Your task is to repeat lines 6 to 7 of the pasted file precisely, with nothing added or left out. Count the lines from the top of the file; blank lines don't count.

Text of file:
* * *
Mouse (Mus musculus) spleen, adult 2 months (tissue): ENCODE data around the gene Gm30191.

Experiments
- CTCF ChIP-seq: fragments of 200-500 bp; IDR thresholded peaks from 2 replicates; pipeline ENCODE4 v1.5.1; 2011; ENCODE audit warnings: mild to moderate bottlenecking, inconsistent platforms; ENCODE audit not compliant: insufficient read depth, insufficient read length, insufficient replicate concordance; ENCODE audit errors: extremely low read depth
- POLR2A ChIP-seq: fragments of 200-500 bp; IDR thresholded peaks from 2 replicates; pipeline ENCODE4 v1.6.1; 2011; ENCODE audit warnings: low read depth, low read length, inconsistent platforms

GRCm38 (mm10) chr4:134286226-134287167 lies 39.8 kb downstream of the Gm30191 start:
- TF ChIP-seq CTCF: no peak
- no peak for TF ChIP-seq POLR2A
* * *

- TF ChIP-seq CTCF: no peak
- no peak for TF ChIP-seq POLR2A